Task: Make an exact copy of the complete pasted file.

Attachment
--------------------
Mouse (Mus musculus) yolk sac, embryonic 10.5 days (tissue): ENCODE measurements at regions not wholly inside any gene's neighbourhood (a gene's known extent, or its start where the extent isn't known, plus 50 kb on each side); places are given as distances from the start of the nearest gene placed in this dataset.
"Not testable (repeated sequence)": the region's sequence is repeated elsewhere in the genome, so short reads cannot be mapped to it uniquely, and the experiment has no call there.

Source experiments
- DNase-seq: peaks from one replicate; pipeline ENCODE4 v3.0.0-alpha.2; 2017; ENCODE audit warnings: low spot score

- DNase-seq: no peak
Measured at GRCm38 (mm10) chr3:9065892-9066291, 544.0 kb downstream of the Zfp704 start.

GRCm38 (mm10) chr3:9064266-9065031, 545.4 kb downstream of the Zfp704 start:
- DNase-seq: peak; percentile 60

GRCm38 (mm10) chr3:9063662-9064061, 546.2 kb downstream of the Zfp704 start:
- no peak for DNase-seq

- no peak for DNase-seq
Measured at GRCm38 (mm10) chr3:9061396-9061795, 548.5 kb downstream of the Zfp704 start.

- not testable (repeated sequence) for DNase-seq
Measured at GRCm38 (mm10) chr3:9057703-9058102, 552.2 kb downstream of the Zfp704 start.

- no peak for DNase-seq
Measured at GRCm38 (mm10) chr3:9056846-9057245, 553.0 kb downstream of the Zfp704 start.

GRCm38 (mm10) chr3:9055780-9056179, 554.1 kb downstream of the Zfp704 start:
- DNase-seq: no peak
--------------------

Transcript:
Mouse (Mus musculus) yolk sac, embryonic 10.5 days (tissue): ENCODE measurements at regions not wholly inside any gene's neighbourhood (a gene's known extent, or its start where the extent isn't known, plus 50 kb on each side); places are given as distances from the start of the nearest gene placed in this dataset.
"Not testable (repeated sequence)": the region's sequence is repeated elsewhere in the genome, so short reads cannot be mapped to it uniquely, and the experiment has no call there.

Source experiments
- DNase-seq: peaks from one replicate; pipeline ENCODE4 v3.0.0-alpha.2; 2017; ENCODE audit warnings: low spot score

- DNase-seq: no peak
Measured at GRCm38 (mm10) chr3:9065892-9066291, 544.0 kb downstream of the Zfp704 start.

GRCm38 (mm10) chr3:9064266-9065031, 545.4 kb downstream of the Zfp704 start:
- DNase-seq: peak; percentile 60

GRCm38 (mm10) chr3:9063662-9064061, 546.2 kb downstream of the Zfp704 start:
- no peak for DNase-seq

- no peak for DNase-seq
Measured at GRCm38 (mm10) chr3:9061396-9061795, 548.5 kb downstream of the Zfp704 start.

- not testable (repeated sequence) for DNase-seq
Measured at GRCm38 (mm10) chr3:9057703-9058102, 552.2 kb downstream of the Zfp704 start.

- no peak for DNase-seq
Measured at GRCm38 (mm10) chr3:9056846-9057245, 553.0 kb downstream of the Zfp704 start.

GRCm38 (mm10) chr3:9055780-9056179, 554.1 kb downstream of the Zfp704 start:
- DNase-seq: no peak